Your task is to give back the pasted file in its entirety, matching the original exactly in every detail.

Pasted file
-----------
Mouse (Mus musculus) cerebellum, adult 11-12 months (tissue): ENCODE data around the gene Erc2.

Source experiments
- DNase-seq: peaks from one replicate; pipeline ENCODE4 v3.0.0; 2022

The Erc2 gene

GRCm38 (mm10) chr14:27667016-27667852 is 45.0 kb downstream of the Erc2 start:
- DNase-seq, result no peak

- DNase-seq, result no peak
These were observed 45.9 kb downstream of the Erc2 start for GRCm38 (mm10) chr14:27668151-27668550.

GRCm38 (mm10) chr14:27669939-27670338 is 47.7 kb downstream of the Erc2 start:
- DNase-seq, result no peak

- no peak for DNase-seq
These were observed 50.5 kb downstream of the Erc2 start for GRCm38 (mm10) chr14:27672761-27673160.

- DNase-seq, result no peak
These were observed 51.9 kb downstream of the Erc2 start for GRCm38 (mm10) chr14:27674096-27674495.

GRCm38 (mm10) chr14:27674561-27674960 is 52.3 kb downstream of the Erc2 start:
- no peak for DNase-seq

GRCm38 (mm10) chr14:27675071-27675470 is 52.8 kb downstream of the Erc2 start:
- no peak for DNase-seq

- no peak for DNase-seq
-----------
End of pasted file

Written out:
Mouse (Mus musculus) cerebellum, adult 11-12 months (tissue): ENCODE data around the gene Erc2.

Source experiments
- DNase-seq: peaks from one replicate; pipeline ENCODE4 v3.0.0; 2022

The Erc2 gene

GRCm38 (mm10) chr14:27667016-27667852 is 45.0 kb downstream of the Erc2 start:
- DNase-seq, result no peak

- DNase-seq, result no peak
These were observed 45.9 kb downstream of the Erc2 start for GRCm38 (mm10) chr14:27668151-27668550.

GRCm38 (mm10) chr14:27669939-27670338 is 47.7 kb downstream of the Erc2 start:
- DNase-seq, result no peak

- no peak for DNase-seq
These were observed 50.5 kb downstream of the Erc2 start for GRCm38 (mm10) chr14:27672761-27673160.

- DNase-seq, result no peak
These were observed 51.9 kb downstream of the Erc2 start for GRCm38 (mm10) chr14:27674096-27674495.

GRCm38 (mm10) chr14:27674561-27674960 is 52.3 kb downstream of the Erc2 start:
- no peak for DNase-seq

GRCm38 (mm10) chr14:27675071-27675470 is 52.8 kb downstream of the Erc2 start:
- no peak for DNase-seq

- no peak for DNase-seq